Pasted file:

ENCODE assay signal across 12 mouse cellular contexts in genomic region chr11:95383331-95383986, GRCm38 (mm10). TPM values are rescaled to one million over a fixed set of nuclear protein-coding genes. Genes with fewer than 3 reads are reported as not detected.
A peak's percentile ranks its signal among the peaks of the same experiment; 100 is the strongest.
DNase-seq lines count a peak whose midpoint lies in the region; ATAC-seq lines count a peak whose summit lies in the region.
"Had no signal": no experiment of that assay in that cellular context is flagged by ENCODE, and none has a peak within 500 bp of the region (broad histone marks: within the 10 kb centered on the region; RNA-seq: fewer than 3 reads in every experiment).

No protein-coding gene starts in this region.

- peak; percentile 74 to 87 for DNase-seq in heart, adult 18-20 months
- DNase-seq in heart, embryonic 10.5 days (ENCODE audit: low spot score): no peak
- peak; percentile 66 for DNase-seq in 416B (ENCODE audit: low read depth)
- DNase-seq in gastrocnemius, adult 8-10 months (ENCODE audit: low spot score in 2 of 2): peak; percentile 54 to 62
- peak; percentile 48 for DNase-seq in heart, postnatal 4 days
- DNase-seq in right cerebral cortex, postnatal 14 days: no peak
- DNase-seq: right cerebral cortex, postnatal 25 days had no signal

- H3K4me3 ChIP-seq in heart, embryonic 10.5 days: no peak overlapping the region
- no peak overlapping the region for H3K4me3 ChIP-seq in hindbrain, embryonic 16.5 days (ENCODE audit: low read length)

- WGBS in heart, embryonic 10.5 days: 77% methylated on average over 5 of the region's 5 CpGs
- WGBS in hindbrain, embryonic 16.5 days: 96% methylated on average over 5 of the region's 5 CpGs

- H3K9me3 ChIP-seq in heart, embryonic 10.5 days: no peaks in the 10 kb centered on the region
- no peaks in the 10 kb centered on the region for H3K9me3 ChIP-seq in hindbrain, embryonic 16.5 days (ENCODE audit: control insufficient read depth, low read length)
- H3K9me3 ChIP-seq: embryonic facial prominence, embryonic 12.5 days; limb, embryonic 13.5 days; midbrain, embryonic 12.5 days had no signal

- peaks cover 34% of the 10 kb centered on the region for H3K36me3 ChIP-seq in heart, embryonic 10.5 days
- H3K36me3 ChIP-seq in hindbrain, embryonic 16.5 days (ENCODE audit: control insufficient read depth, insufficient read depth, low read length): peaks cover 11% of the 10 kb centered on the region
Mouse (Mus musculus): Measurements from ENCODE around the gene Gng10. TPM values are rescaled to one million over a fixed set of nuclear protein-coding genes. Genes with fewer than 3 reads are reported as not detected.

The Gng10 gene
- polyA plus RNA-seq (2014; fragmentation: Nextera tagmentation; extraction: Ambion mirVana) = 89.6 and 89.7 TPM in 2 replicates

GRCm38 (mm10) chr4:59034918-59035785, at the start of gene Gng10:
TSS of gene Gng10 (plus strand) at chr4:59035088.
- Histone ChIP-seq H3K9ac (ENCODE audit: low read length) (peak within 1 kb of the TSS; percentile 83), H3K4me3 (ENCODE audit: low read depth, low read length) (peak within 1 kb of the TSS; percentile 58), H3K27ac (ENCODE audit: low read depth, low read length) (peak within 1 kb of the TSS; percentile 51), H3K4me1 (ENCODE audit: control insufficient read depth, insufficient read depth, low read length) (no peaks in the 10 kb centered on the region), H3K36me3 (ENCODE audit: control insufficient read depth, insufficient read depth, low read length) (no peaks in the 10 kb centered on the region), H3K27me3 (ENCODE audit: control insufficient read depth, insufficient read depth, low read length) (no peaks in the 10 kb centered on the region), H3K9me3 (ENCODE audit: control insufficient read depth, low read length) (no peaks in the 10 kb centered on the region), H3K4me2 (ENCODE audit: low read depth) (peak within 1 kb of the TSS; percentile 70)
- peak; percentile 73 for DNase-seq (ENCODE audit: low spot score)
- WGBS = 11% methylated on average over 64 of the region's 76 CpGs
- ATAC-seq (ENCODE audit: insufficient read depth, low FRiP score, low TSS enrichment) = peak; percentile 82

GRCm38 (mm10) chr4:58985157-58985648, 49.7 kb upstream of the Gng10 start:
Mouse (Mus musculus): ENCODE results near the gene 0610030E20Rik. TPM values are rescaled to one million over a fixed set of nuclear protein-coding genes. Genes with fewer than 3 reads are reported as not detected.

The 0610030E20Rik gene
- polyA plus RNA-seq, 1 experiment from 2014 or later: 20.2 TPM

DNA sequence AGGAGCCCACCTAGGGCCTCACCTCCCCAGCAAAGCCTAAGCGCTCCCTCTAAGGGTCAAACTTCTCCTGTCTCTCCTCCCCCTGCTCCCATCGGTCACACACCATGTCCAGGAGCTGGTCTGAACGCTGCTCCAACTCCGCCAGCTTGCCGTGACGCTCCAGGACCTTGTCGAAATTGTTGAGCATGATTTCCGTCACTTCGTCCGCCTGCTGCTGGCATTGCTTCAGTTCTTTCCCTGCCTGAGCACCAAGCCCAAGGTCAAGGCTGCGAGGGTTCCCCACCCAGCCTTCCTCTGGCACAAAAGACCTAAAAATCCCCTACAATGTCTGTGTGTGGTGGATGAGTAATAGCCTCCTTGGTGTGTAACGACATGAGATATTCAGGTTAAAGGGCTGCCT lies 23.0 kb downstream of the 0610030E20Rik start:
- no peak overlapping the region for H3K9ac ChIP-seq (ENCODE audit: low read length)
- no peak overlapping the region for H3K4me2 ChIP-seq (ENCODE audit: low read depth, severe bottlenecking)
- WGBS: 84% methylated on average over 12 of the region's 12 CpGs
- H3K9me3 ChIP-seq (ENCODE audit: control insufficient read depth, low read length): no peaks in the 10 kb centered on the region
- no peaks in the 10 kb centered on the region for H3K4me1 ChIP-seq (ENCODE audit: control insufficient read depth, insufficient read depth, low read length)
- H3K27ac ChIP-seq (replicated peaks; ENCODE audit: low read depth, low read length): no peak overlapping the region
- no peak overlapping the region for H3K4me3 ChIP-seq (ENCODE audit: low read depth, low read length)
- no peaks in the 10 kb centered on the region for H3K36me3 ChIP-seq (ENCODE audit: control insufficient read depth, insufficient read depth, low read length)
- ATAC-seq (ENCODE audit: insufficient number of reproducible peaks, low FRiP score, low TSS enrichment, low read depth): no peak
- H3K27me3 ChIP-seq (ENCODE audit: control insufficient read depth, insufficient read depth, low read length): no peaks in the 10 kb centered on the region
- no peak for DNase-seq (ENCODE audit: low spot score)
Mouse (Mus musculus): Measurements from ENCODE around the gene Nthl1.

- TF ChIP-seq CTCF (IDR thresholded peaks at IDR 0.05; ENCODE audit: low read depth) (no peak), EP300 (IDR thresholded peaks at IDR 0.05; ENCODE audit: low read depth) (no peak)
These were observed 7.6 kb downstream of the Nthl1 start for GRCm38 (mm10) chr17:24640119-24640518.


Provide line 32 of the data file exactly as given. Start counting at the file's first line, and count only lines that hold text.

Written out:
Mouse (Mus musculus): ENCODE results near the gene 0610030E20Rik. TPM values are rescaled to one million over a fixed set of nuclear protein-coding genes. Genes with fewer than 3 reads are reported as not detected.